Rodríguez’ opening argument shows that both responses are more representative of an Anabaptist view of church and state relations than of a Reformed stance informed by Calvin’s theological legacy in Geneva. By contrast, Rodríguez explains Calvin’s more nuanced view of the church-state relationship, which—while maintaining a separation between the church and state—nonetheless saw them both as needing “repentance and reform” and saw their cooperation as the condition for achieving Christ’s call to seek peace and justice in this temporal realm.
Having established the church’s responsibility to cooperate with the state in seeking earthly justice, Rodríguez moves to offer three loci of theological reflection on immigration that emerge from Calvin’s theology and ministry in Geneva.
In the first locus, Rodríguez brings attention to Calvin’s experience of displacement as a religious refugee in Strasbourg. While Calvin does not make any autobiographical references in the Institutes, Rodríguez highlights Calvin’s assertion that one of the marks of the church is her existence as “persecuted and dispersed”; the theologian’s repeated concern for a church and government that protect the resident alien is evidence of his own experience of displacement. However, the true impact of Calvin’s experience as refugee is perhaps felt most as one reflects on Calvin’s role in making Geneva a city that, as Rodríguez notes, not only harbored refugees, but also instigated the migration of many Christians across Europe—including famed Scottish reformer, John Knox.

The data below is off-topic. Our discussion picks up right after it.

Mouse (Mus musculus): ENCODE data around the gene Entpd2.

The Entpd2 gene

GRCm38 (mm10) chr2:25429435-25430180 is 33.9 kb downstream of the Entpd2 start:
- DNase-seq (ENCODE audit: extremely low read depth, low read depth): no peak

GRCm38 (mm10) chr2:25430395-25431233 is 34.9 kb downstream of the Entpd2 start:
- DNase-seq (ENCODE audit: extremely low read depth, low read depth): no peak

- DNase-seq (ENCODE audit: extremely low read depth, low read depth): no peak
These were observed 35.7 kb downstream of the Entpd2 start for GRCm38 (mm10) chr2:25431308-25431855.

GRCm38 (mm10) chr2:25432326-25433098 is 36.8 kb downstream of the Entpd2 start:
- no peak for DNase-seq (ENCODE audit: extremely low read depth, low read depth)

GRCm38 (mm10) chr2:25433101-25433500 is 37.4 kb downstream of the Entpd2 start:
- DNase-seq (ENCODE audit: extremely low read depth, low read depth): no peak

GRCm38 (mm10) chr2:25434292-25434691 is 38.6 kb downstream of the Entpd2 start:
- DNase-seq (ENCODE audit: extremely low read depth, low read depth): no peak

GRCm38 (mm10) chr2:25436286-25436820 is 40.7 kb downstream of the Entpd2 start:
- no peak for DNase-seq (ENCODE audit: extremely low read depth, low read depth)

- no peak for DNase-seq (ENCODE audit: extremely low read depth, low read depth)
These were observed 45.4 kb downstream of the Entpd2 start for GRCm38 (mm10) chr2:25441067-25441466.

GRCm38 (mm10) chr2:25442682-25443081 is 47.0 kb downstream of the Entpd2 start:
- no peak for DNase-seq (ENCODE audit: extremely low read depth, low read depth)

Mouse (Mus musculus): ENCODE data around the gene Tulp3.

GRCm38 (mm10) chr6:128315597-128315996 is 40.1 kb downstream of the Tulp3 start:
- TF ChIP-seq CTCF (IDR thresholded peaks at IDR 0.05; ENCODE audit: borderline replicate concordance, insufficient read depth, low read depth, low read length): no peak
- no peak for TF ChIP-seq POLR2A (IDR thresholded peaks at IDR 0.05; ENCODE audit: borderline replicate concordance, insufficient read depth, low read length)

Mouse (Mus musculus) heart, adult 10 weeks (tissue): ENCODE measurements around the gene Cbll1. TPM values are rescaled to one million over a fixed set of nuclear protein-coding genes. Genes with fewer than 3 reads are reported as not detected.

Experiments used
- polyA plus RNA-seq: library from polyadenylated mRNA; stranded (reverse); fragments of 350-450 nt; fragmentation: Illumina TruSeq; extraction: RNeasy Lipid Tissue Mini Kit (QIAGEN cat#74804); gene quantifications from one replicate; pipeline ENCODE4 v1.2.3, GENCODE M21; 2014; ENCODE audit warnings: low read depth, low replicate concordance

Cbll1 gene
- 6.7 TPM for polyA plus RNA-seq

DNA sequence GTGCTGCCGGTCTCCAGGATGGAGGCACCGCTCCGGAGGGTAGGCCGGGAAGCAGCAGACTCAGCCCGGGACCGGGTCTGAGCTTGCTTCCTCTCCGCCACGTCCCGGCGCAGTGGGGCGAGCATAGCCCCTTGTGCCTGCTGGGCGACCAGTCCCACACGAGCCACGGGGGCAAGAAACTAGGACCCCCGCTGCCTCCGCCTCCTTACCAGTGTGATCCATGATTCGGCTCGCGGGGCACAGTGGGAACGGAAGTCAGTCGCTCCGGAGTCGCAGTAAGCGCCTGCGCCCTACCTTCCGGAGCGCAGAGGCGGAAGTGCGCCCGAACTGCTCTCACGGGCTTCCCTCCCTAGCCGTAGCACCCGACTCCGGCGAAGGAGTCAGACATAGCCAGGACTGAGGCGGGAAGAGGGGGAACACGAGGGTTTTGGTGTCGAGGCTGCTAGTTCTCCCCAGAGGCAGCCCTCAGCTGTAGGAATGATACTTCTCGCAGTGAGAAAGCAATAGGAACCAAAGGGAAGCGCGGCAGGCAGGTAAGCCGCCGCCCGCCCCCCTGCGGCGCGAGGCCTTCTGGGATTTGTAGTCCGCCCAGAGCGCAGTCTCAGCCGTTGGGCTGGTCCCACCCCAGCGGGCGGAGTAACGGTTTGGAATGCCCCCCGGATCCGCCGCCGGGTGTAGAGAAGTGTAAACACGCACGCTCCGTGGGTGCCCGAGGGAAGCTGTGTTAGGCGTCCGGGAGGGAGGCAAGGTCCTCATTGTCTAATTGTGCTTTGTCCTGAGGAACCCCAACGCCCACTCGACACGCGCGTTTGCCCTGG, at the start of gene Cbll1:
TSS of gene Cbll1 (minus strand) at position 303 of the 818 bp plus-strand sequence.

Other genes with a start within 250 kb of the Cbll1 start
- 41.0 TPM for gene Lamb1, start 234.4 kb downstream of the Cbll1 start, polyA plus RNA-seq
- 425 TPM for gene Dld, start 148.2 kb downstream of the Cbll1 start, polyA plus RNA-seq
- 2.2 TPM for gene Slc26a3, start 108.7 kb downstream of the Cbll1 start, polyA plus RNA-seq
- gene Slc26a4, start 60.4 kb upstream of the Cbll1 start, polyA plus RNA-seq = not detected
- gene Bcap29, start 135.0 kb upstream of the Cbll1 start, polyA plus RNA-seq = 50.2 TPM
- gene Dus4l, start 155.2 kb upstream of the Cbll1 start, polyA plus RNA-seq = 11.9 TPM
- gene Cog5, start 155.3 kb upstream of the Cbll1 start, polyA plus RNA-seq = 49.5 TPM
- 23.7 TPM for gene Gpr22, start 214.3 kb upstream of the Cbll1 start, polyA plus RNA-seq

Rodríguez’ second locus of theological reflection is the Genevan church’s cooperation with state welfare programs like the Genevan General Hospital. Rodríguez begins by noting Calvin’s classic separation of the ecclesial duties into four distinct offices, wherein the deacons are responsible for ministering to the poor and sick. For Rodríguez, Calvin’s vision for a distinct diaconal office establishes a legacy in the reformed tradition in which ministry to the poor, which often includes the resident alien, is “an inescapable corporate commitment” for the believer. This commitment was embodied through the Genevan church, which under Calvin’s leadership partnered with the state in administrating and managing the Genevan General Hospital. It would also be the Genevan diaconal ministry that began the French Fund as a public welfare program that served an increasing number of impoverished French immigrants seeking refuge in Geneva. Thus, Calvin sets precedent for the church’s role in cooperating with the state in establishing and maintaining social welfare programs as part of an attempt to remain faithful to the gospel.